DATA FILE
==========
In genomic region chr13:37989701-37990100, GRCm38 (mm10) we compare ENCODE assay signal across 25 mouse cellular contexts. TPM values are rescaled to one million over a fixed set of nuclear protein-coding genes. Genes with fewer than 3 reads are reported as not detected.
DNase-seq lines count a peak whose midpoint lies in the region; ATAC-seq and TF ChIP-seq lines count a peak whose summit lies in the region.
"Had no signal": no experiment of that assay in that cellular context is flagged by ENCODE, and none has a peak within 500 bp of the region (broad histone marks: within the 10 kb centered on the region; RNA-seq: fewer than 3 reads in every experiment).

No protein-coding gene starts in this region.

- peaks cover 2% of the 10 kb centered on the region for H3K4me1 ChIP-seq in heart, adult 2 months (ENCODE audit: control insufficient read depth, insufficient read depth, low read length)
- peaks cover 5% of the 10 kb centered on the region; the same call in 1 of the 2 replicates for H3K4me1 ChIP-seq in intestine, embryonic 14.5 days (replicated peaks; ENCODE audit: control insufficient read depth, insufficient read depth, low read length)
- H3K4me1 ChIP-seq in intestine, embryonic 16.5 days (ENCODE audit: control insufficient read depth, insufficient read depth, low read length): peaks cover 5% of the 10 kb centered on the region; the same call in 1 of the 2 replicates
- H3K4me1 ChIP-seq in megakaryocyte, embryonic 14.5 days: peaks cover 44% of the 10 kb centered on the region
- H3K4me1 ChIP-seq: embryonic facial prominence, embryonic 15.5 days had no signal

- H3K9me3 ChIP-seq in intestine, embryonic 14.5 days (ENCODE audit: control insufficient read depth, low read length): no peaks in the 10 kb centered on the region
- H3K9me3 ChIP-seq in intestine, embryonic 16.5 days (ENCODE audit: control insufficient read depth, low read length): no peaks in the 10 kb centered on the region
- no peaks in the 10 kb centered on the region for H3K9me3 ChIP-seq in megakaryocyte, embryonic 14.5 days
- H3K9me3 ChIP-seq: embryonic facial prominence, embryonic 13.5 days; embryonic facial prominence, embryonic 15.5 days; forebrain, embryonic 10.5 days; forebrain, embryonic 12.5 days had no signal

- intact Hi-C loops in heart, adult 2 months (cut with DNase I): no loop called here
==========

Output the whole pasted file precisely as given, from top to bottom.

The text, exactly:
In genomic region chr13:37989701-37990100, GRCm38 (mm10) we compare ENCODE assay signal across 25 mouse cellular contexts. TPM values are rescaled to one million over a fixed set of nuclear protein-coding genes. Genes with fewer than 3 reads are reported as not detected.
DNase-seq lines count a peak whose midpoint lies in the region; ATAC-seq and TF ChIP-seq lines count a peak whose summit lies in the region.
"Had no signal": no experiment of that assay in that cellular context is flagged by ENCODE, and none has a peak within 500 bp of the region (broad histone marks: within the 10 kb centered on the region; RNA-seq: fewer than 3 reads in every experiment).

No protein-coding gene starts in this region.

- peaks cover 2% of the 10 kb centered on the region for H3K4me1 ChIP-seq in heart, adult 2 months (ENCODE audit: control insufficient read depth, insufficient read depth, low read length)
- peaks cover 5% of the 10 kb centered on the region; the same call in 1 of the 2 replicates for H3K4me1 ChIP-seq in intestine, embryonic 14.5 days (replicated peaks; ENCODE audit: control insufficient read depth, insufficient read depth, low read length)
- H3K4me1 ChIP-seq in intestine, embryonic 16.5 days (ENCODE audit: control insufficient read depth, insufficient read depth, low read length): peaks cover 5% of the 10 kb centered on the region; the same call in 1 of the 2 replicates
- H3K4me1 ChIP-seq in megakaryocyte, embryonic 14.5 days: peaks cover 44% of the 10 kb centered on the region
- H3K4me1 ChIP-seq: embryonic facial prominence, embryonic 15.5 days had no signal

- H3K9me3 ChIP-seq in intestine, embryonic 14.5 days (ENCODE audit: control insufficient read depth, low read length): no peaks in the 10 kb centered on the region
- H3K9me3 ChIP-seq in intestine, embryonic 16.5 days (ENCODE audit: control insufficient read depth, low read length): no peaks in the 10 kb centered on the region
- no peaks in the 10 kb centered on the region for H3K9me3 ChIP-seq in megakaryocyte, embryonic 14.5 days
- H3K9me3 ChIP-seq: embryonic facial prominence, embryonic 13.5 days; embryonic facial prominence, embryonic 15.5 days; forebrain, embryonic 10.5 days; forebrain, embryonic 12.5 days had no signal

- intact Hi-C loops in heart, adult 2 months (cut with DNase I): no loop called here